SAN FRANCISCO, March 1: American Muslims are protesting at the closure of Muslim businesses and Muslim organization's bank accounts.
In a latest incident, the Islamic Education Centre (IEC) of New Jersey, was told by Hudson United Bank that its accounts were being closed and it had 30 days to take its business elsewhere.
The IEC was Hudson United Bank's customer for almost 13 years. Since the terrorist attacks of Sept. 11, 2001, civil rights groups say they have fielded numerous complaints about financial institutions cancelling accounts of American Muslims or of customers with Middle Eastern-sounding names.
"It appears to be somewhat of a pattern where Muslims or Arab-Americans are actually having their accounts closed and, in some cases, being denied loans," said Sarah Issa, spokeswoman for the New Jersey chapter of the Council on American-Islamic Relations, the nation's largest Muslim civil rights group.
"When a customer of good standing who has had no prior problems with a bank abruptly has their account closed, it is rather suspicious," she added. In January, it was reported that some Arab-American-owned groceries and other businesses in New York were told by their banks to take their business elsewhere. Similar cases have been reported in Boston and in Mississippi.
The business owners said that the banks are discriminating against them solely because of their Middle Eastern names and ancestry. Civil rights groups, including the American Civil Liberties Unions, said in addition to accounts being closed, they had received complaints about banks across the nation making unreasonable requests for private information about Muslim account-holders.
In most cases, Muslims were asked to provide large amounts of documentation, regardless of credit history. Requests included tax and banking information, financial statements, residency documentation and proof of identity. The Islamic Education Centre spokesman Yusuf Abdullah said that the bank gave no reason for its decision which had caused concern in the Muslim community.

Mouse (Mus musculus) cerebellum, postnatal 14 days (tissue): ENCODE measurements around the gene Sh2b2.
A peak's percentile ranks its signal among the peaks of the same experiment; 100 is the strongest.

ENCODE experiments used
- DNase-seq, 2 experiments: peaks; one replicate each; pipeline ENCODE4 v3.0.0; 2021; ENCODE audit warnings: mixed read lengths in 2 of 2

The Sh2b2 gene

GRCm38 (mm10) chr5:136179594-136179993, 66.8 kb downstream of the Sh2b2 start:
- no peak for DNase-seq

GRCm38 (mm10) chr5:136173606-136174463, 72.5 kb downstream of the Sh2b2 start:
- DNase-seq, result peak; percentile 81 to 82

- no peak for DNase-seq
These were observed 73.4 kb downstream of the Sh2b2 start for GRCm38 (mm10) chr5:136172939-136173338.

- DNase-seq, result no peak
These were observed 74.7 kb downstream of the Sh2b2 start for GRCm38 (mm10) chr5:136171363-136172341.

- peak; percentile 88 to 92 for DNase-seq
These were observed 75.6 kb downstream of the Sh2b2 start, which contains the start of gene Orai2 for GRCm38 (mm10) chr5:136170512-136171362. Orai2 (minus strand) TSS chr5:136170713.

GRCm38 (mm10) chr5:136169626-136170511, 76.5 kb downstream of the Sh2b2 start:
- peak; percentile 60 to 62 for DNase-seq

However, the Washington-based American Bankers Association (ABA) said that under the new laws introduced after 9/11, financial institutions are permitted to shut down accounts at any time, for any reason, and not tell the account holders why.
Under the new laws, banks are required to know their customers, report large movements of cash and alert regulators when they deem any banking activities suspicious. John Byrne, the ABA Director, said While that may sound straightforward on paper but there is a lack of consistency in terms of how the rules are interpreted and enforced by regulators and bank examiners in the field.
Indeed, the number of suspicious-activity reports filed by banks has skyrocketed. Back in 1997, the first full filing year, banks filed 81,197 reports. In 2003, that number had climbed to 288,343.
In January, the ABA, along with state banking associations, Penned a letter to regulators complaining about the lack of clarity in regulatory examinations and enforcement, and requested guidance.
Across the country, more and more banks were taking a "better safe than sorry" approach when it comes to what they deem "high risk" customers by closing their accounts and, in some cases, filing suspicious-activity reports with regulators, according to John Byrne.
New regulations place burden on banks and now hold them liable if they participate in what ultimately is found to be money laundering or handling money from terrorist organizations or assisting someone to send money to a terrorist organization.
Instead of doing the necessary work to make the determinations that they can handle this account, they decide it is not worth doing the work at all, and they decline or close the account.
In the absence of meaningful guidance from the government, the ABA's Byrne said, banks, at the urging of their lawyers, would continue taking matters into their own hands, which meant more customers, like the Islamic Education Centre, would likely find themselves caught in the crossfire.